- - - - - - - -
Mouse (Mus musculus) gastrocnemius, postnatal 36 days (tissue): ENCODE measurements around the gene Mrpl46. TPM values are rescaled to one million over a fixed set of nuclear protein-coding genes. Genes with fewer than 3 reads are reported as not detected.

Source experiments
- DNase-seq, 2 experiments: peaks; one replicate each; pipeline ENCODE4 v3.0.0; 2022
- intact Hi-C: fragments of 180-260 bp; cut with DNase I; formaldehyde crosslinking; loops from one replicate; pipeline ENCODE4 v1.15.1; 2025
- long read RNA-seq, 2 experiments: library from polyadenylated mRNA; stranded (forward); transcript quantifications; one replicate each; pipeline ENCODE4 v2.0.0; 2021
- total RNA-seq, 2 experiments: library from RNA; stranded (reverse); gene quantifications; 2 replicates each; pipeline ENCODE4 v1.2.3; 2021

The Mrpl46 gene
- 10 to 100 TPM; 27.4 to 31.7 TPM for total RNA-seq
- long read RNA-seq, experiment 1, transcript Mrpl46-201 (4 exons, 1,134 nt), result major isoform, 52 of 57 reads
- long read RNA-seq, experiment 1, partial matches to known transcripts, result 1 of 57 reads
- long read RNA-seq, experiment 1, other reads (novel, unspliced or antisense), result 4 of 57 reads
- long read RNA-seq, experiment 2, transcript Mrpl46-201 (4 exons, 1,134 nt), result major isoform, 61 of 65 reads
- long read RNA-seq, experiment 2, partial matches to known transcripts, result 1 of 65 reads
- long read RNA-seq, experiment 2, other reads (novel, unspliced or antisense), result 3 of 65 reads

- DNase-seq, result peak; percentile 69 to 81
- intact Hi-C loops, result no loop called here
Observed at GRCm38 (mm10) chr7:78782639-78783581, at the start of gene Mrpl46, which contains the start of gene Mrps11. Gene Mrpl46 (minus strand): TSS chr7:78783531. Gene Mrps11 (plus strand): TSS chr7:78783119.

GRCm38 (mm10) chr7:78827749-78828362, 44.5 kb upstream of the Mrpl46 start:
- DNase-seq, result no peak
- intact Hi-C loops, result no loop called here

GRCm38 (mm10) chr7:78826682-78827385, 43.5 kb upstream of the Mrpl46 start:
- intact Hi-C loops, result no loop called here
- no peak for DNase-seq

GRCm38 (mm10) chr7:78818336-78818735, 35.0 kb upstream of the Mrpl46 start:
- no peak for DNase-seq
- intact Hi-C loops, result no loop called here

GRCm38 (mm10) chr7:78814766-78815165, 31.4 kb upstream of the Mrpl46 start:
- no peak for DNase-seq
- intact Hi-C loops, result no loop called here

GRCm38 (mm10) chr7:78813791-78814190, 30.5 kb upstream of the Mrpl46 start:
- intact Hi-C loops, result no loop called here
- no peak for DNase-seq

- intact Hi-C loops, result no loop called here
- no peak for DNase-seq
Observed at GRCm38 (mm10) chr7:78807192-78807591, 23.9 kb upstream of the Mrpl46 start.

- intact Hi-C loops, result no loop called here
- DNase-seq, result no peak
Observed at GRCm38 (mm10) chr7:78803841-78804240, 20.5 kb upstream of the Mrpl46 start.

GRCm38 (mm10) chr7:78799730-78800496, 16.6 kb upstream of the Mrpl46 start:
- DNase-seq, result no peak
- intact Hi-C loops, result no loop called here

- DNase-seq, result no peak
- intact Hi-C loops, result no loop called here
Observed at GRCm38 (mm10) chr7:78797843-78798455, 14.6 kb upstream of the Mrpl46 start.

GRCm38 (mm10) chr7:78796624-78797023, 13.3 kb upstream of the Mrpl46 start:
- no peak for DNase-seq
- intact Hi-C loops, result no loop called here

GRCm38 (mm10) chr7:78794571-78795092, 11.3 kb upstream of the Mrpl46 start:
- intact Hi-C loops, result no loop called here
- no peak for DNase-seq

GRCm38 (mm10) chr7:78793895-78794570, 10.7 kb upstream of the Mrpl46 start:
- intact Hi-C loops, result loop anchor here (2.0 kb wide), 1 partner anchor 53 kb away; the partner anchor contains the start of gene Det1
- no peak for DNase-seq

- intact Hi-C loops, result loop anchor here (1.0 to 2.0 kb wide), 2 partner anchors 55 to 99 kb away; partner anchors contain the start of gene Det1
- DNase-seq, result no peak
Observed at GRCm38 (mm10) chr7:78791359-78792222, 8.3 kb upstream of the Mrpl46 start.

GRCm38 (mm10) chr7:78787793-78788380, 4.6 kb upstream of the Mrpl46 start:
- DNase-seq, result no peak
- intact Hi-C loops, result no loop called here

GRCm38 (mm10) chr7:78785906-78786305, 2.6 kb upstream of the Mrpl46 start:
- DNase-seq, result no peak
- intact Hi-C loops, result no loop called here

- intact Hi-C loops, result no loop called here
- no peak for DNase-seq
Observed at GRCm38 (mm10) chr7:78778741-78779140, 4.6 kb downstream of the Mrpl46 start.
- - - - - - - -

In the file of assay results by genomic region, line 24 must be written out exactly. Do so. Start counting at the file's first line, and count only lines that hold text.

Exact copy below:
GRCm38 (mm10) chr7:78818336-78818735, 35.0 kb upstream of the Mrpl46 start: